Tuesday, October 31, 2006

Employee Compensation

The BLS released its quarterly estimate of labor compensation this morning. From the news release:
Total compensation costs for civilian workers increased 1.0 percent from June to September 2006, seasonally adjusted, virtually unchanged from the 0.9 percent gain from March to June, the Bureau of Labor Statistics of the U.S. Department of Labor reported today... The Employment Cost Index (ECI), a component of the National Compensation Survey, measures quarterly changes in compensation costs, which include wages, salaries, and employer costs for employee benefits for civilian workers (nonfarm private industry and state and local government).
The purpose of this survey is to look at how much more firms are paying their workers in wages and benefits. But naturally, the cost of labor to firms is the same thing as the compensation for labor earned by workers, so this data can be read in very different ways.

First, one might worry that it suggests inflationary pressures, as the cost of labor goes up.

But at the same time, this report signals that workers are earning more - which is good news for workers, after all.

Except for one problem: the figures cited above are all in nominal terms. Adjusting for inflation, the report provides yet more evidence of why most average Americans do not think that the economy is in great shape - the increases in compensation to workers are merely keeping up with inflation.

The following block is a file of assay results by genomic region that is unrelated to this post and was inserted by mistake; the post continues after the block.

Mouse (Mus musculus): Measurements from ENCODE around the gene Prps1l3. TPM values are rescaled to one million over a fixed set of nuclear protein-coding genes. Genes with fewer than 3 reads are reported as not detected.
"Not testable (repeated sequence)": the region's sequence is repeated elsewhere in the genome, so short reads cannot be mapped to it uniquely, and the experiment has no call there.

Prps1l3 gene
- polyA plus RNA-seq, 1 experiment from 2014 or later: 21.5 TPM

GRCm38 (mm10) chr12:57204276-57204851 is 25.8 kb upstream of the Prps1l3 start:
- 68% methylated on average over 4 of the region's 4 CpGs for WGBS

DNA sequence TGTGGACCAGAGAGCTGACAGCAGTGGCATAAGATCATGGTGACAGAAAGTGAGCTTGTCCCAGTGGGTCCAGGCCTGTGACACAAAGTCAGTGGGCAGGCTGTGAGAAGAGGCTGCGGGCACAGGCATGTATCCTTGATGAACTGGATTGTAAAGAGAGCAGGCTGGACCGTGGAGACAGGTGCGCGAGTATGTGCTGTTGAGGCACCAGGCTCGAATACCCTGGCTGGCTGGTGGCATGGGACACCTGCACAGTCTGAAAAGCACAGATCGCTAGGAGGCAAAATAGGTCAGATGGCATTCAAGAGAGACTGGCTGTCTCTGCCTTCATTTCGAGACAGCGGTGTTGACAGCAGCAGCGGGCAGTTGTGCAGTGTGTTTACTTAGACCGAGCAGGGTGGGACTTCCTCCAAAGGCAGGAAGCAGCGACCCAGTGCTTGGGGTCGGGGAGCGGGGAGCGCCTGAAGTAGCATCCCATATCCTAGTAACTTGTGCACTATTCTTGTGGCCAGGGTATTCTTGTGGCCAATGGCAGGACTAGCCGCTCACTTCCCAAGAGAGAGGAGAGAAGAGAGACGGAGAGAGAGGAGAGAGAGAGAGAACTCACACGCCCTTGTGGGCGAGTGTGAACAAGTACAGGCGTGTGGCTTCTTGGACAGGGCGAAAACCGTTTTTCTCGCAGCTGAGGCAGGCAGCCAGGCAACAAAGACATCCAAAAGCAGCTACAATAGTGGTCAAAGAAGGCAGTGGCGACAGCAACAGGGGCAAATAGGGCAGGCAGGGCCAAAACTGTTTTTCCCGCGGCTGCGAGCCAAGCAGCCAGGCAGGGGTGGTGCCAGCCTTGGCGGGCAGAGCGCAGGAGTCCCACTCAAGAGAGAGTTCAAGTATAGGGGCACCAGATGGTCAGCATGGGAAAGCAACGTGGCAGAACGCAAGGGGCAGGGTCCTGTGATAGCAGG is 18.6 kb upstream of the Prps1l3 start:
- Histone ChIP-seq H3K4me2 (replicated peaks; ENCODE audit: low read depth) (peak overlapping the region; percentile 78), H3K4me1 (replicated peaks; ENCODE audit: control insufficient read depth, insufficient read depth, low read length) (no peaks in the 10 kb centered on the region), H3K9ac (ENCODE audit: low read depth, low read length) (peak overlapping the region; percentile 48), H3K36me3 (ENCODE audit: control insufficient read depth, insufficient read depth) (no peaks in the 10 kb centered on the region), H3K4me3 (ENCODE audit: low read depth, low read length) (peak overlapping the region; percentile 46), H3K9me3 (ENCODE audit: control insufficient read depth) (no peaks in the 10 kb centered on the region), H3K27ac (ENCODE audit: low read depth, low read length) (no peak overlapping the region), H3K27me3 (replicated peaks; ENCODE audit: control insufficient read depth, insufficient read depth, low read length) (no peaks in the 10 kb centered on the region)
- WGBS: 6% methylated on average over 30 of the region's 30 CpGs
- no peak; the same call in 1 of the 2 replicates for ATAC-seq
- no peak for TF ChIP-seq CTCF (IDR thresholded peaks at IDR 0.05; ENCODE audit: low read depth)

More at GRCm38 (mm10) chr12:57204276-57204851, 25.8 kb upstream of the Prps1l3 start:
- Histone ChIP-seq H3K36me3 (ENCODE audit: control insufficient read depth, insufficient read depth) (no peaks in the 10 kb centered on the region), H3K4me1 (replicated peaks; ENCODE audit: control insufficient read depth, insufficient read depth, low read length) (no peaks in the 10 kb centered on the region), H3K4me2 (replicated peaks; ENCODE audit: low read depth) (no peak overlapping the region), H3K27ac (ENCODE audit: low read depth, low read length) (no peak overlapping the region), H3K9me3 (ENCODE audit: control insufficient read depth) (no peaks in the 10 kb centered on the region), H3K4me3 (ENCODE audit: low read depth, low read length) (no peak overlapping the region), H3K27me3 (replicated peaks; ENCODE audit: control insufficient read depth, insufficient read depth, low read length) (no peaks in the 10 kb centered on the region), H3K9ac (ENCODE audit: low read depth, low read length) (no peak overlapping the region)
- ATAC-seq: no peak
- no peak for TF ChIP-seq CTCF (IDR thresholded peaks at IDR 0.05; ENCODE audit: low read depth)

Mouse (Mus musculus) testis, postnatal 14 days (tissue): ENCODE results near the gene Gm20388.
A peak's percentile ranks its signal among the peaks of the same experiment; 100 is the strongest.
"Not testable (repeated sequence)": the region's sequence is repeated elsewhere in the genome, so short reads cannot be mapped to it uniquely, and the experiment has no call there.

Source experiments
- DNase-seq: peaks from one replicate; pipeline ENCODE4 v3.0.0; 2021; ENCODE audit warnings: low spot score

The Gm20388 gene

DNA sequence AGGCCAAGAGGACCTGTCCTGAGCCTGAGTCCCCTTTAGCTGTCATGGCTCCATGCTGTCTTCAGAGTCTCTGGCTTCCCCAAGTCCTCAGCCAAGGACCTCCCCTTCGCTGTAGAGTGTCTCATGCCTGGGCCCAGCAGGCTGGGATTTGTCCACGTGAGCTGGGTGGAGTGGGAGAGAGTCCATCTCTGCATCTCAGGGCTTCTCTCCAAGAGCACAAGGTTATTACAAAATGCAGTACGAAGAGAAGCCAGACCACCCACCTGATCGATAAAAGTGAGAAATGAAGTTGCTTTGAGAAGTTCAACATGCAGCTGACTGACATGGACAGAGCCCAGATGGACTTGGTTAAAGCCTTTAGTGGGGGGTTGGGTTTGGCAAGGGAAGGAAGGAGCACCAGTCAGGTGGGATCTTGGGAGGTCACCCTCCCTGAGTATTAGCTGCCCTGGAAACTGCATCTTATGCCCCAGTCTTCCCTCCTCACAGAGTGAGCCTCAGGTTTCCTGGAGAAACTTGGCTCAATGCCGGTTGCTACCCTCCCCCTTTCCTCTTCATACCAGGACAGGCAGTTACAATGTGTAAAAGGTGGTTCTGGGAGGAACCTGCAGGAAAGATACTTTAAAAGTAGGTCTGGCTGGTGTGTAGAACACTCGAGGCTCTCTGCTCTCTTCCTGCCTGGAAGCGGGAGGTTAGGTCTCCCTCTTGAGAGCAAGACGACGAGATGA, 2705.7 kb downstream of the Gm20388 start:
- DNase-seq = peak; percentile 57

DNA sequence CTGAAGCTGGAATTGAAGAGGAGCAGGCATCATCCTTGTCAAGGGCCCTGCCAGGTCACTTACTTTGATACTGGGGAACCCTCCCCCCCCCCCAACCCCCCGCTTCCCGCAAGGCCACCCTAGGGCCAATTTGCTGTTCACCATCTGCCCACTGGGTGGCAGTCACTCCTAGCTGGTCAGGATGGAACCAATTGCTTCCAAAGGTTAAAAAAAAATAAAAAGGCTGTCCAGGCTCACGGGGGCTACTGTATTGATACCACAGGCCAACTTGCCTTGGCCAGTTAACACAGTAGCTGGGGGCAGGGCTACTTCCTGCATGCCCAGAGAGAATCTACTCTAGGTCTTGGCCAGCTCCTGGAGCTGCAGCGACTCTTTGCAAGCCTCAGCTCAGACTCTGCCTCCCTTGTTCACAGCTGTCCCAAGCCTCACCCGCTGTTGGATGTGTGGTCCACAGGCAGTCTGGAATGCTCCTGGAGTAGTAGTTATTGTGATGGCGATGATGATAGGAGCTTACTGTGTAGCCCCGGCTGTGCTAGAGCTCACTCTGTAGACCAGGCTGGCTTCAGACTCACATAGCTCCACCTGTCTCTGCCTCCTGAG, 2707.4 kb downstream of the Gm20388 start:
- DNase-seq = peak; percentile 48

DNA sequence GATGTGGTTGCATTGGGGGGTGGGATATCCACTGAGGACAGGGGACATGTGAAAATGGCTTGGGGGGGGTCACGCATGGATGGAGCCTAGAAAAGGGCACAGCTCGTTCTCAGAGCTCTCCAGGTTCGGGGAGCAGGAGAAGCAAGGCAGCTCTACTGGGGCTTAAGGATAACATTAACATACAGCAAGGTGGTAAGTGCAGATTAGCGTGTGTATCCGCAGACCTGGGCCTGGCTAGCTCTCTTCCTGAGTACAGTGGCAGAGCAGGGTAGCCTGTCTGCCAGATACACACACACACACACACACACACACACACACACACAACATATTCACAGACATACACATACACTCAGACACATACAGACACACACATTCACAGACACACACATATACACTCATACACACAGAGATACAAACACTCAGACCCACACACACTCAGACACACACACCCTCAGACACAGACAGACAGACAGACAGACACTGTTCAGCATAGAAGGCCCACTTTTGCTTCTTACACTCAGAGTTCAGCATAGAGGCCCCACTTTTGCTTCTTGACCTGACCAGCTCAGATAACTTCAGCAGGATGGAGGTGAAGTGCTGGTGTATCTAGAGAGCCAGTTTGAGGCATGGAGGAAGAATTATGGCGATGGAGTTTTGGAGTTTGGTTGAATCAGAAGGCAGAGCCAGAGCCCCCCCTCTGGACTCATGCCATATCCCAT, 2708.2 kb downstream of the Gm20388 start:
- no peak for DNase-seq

The chart below shows the series for wages/salaries and benefits for workers in the private sector. The wage/salary series was then deflated by the price index for personal consumption expenditures, and the benefits series was deflated by the price index for health insurance. (2006 figures were extrapolated from the first three quarters of the year.)

To be fair, benefits include things other than simply health insurance (namely employer retirement contributions), so this inflation-adjusted benefit series may overstate the degree to which inflation has eroded the value of those benefits. On the other hand, I'd be willing to bet that most of the nominal increase in the cost of providing benefits to workers is the result of rising health insurance premiums, not due to increasingly expensive retirement contributions... in which case the approximation presented above may not be too bad.

Regardless, this report certainly seems consistent the notion that average workers are not enjoying much of an increase in prosperity during this economic expansion.


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